A Saint John woman is objecting to her husband being moved from a nursing home in the city to one on Campobello Island.

Kelly Lester says the change is going to have a serious impact on how often she'll be able to visit her husband of 36 years.

Kelly Lester

Kelly Lester has neither the car nor the passport needed to get from Saint John to Campobello Island. (CBC)

Lester says her husband Donald is being evicted from the Loch Lomond Nursing Home under Section 17(1) of the Nursing Homes Act. That allows an operator to evict a resident if he's considered a danger to other residents or staff.

"He is a dementia and Alzheimer's patient," said Lester. "He doesn't talk anymore. If you talk to him, he will talk to you. But it may be just off the wall."

Lester believes her husband is being evicted because she has been too critical of his care at Loch Lomond. She takes photographs and keeps notes and questions staff about his treatment several times a week.

"They will not let him stay. And it's because family speaks up," said Lester.

The Campobello Nursing Home is a 2 1/2 -hour journey by car from Saint John -- that goes through the United States. The trip requires a passport. Lester has neither a car nor a passport.

sj-campobello route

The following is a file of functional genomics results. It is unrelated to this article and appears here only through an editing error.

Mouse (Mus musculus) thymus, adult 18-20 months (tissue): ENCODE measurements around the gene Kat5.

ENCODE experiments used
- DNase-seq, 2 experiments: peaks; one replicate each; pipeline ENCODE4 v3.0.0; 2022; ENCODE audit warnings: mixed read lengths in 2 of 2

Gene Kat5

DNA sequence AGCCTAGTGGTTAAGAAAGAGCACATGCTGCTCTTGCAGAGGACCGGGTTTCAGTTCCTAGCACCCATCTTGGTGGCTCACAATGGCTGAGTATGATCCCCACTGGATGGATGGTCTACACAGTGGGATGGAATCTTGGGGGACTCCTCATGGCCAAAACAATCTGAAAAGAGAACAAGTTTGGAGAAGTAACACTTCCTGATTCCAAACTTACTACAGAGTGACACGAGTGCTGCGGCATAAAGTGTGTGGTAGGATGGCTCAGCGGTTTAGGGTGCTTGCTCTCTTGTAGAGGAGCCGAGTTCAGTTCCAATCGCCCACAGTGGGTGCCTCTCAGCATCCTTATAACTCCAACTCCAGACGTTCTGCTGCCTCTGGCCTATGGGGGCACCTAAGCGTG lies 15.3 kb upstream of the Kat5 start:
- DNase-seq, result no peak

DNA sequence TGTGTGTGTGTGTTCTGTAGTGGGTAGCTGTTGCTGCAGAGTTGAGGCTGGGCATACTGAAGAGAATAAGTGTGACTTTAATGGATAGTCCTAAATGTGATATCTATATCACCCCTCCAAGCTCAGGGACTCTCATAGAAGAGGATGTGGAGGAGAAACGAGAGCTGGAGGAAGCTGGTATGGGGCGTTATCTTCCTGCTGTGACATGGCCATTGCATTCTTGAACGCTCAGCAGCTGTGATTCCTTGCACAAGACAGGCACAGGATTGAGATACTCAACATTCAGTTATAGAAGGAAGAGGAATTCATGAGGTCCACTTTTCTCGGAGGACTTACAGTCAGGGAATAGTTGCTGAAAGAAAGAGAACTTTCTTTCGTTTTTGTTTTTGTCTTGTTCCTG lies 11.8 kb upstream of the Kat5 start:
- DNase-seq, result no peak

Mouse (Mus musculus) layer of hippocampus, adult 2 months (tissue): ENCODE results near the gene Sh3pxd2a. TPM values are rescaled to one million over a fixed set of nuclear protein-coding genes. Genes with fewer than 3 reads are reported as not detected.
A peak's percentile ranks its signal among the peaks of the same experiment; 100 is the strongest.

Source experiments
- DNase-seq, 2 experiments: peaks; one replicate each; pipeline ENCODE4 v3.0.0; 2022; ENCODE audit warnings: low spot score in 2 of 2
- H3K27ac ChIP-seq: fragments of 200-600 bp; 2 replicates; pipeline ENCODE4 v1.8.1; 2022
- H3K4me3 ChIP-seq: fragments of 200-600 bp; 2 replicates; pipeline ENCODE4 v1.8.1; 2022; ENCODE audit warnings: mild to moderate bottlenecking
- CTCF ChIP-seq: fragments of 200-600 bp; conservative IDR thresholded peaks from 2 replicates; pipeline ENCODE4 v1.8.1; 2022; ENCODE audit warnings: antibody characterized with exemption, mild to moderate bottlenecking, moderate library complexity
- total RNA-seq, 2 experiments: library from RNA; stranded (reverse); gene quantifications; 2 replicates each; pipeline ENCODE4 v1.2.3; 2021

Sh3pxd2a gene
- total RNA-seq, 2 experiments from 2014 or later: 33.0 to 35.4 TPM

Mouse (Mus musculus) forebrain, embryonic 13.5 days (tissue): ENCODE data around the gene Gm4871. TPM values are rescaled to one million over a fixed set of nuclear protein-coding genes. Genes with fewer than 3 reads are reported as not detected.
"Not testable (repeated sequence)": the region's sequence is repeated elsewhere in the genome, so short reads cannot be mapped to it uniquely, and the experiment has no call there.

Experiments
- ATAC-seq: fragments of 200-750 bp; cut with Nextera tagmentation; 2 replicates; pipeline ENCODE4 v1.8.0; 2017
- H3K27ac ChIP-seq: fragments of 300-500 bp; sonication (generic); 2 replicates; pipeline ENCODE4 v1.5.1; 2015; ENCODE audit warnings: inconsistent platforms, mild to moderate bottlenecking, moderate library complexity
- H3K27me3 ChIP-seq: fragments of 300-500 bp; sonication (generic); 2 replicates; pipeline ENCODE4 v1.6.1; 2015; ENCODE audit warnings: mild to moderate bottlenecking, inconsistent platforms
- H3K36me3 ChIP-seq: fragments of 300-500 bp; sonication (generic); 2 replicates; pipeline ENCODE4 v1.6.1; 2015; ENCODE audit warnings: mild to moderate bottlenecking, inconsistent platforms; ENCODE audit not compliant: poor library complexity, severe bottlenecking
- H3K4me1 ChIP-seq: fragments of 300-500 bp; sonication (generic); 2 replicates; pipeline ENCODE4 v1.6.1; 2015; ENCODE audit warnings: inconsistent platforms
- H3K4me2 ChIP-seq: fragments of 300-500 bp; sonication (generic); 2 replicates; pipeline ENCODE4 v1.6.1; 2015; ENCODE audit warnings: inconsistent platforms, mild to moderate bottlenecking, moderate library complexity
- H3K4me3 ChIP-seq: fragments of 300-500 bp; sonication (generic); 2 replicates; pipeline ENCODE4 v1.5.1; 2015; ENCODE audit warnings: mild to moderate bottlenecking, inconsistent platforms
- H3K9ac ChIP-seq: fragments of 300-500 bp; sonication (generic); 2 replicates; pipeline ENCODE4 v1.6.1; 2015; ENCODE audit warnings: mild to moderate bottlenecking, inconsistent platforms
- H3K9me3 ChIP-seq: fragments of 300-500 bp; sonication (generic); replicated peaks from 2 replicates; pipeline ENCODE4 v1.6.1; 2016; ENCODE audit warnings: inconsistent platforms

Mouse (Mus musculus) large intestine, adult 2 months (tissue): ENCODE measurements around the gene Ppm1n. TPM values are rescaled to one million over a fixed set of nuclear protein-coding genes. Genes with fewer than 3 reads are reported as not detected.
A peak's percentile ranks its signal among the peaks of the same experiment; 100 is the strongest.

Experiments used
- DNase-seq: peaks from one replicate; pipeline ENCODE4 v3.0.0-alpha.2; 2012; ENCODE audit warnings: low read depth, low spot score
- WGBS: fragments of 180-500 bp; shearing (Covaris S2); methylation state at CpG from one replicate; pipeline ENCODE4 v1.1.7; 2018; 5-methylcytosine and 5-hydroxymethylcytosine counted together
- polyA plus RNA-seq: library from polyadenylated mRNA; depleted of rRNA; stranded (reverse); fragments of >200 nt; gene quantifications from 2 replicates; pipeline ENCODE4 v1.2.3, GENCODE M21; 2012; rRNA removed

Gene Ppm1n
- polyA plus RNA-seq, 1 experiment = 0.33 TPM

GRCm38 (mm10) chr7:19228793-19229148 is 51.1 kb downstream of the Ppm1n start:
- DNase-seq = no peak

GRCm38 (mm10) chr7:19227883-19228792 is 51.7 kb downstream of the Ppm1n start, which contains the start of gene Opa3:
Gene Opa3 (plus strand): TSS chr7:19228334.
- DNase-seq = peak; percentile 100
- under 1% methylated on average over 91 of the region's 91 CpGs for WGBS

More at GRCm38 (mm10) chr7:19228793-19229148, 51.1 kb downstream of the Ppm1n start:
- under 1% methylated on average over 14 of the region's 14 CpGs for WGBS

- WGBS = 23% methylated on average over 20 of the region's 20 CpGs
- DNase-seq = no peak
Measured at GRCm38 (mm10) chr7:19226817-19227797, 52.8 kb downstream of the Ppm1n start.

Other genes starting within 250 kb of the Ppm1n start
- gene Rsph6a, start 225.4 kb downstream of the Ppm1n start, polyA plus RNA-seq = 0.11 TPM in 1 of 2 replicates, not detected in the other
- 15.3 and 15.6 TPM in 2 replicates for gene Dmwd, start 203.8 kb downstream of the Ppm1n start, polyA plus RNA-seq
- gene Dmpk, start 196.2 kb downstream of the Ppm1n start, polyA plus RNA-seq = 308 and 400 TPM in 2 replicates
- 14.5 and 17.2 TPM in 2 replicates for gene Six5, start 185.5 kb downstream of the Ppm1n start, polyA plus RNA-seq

It takes about 2 1/2 hours and a trip through Maine to get from Saint John to Campobello Island.

"Financially, it's going to put a big strain on me because now we have to purchase passports for everybody," she said. "I don't have a car so I'm going to have to hire somebody to take me down to visit."

The Campobello home has 30 beds and administrator Sherry Johnston says it's probably the only one in New Brunswick with a vacancy.

Lester currently visits her husband daily, but says she'll be lucky to see him once a week after his transfer.

"It's really going to put a lot of strain on everybody, not being able to see him," she said. "Because we are a very close family. We always have been."

The Department of Social Development says all nursing homes in the province provide the same quality and level of care.

Private operators of nursing homes must develop procedures for working out issues, together with families, over many months before taking action, says the department.

Officials will not comment on individual cases like Lester's due to privacy legislation.